What skin piercings can teach us about environmental change
In a new study from McGill University, researchers bring science into an unexpected setting: a tattoo parlor. In this first characterization of the human piercing microbiome, the uniquely human cultural practice of piercing serves as a model system to help us better understand how biological communities (re)assemble after catastrophic environmental disturbances.
The process of piercing typically begins with sterilization of the skin, which removes the resident microbes. The piercing itself then creates a new environment that differs from the previously unpierced skin in many ways and serves as a ‘clean slate’ for a new microbial community to colonize.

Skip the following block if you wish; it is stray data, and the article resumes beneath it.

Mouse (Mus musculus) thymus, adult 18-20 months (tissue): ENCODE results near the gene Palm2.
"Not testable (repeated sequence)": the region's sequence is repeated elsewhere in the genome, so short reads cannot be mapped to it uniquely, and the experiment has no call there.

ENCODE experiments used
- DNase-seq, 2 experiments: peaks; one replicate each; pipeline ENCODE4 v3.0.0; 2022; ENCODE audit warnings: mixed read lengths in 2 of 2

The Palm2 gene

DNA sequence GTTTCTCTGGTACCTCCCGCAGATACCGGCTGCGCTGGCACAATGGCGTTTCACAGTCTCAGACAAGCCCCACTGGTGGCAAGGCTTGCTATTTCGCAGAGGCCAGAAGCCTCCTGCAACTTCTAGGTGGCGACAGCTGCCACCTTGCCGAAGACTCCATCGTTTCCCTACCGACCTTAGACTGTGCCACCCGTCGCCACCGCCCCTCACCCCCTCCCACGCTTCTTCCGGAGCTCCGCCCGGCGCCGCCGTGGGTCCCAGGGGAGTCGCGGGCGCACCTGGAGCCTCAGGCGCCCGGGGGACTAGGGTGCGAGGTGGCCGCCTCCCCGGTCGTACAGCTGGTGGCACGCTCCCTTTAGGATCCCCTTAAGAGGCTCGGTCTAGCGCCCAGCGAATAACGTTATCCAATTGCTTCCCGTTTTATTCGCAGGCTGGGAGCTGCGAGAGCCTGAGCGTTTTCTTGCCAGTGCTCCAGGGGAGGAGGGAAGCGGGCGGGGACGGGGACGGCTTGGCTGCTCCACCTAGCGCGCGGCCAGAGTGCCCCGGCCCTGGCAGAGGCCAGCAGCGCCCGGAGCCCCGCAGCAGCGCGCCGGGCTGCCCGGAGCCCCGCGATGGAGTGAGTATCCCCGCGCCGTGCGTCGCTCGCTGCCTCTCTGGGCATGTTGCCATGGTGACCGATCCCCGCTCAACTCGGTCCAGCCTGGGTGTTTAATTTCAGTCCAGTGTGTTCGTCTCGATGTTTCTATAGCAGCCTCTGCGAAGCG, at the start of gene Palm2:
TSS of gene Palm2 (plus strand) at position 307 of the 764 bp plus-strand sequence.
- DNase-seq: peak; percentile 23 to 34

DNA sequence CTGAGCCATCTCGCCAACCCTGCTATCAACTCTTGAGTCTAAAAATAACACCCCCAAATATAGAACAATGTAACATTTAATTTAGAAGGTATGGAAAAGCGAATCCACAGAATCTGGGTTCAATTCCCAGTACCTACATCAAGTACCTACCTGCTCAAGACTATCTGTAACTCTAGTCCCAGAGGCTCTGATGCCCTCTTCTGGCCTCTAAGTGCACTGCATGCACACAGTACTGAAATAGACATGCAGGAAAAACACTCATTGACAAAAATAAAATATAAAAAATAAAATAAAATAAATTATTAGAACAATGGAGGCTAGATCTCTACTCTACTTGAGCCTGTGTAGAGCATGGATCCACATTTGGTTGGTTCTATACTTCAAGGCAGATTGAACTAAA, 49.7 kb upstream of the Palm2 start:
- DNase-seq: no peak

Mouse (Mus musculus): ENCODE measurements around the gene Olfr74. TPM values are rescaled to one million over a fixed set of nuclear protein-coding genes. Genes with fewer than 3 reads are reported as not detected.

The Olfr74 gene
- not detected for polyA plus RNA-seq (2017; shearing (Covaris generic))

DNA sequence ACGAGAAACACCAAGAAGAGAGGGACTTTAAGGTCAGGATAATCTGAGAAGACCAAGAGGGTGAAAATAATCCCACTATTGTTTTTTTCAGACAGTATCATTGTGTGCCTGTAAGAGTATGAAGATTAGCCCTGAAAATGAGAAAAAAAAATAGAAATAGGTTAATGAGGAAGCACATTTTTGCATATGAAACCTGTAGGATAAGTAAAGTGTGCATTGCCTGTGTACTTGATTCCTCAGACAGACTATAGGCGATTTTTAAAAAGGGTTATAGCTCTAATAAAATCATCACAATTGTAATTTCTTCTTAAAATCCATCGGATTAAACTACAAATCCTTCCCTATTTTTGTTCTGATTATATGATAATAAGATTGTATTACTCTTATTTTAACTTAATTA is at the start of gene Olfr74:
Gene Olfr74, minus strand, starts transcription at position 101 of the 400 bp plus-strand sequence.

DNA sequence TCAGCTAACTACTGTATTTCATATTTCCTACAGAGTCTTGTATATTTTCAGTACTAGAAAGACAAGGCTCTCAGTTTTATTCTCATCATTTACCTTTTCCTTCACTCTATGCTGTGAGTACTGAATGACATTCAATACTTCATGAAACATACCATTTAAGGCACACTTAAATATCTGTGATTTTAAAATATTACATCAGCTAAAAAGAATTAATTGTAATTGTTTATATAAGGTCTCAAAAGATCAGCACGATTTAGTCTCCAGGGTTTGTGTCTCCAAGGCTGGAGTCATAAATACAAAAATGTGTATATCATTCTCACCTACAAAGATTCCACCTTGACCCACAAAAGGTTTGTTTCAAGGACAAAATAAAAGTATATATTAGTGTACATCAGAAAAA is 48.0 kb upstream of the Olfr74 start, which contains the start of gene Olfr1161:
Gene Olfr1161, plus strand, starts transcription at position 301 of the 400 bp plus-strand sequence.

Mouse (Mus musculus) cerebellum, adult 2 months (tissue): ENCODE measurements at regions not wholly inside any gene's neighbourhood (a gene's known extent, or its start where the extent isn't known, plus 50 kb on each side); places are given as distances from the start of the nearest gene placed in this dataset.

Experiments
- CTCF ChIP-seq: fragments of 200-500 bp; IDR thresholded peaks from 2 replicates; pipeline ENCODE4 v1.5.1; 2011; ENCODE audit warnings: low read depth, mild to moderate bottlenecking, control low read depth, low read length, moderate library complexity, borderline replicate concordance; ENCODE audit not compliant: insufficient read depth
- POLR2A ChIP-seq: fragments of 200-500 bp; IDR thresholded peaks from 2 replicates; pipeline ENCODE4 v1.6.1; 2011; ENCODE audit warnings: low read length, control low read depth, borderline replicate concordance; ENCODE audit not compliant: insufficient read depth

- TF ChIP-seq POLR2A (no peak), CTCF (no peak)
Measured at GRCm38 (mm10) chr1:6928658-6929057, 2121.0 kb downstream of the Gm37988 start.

“We know from anthropology and sociology that piercings are uniquely human symbols of expression, connection, and identity,” says Charles Xu, the Biology PhD student who led the study. “With this study, we've shown that skin piercings also represent an unintentional act of ecosystem self-engineering of the ecological landscape that is the human skin.”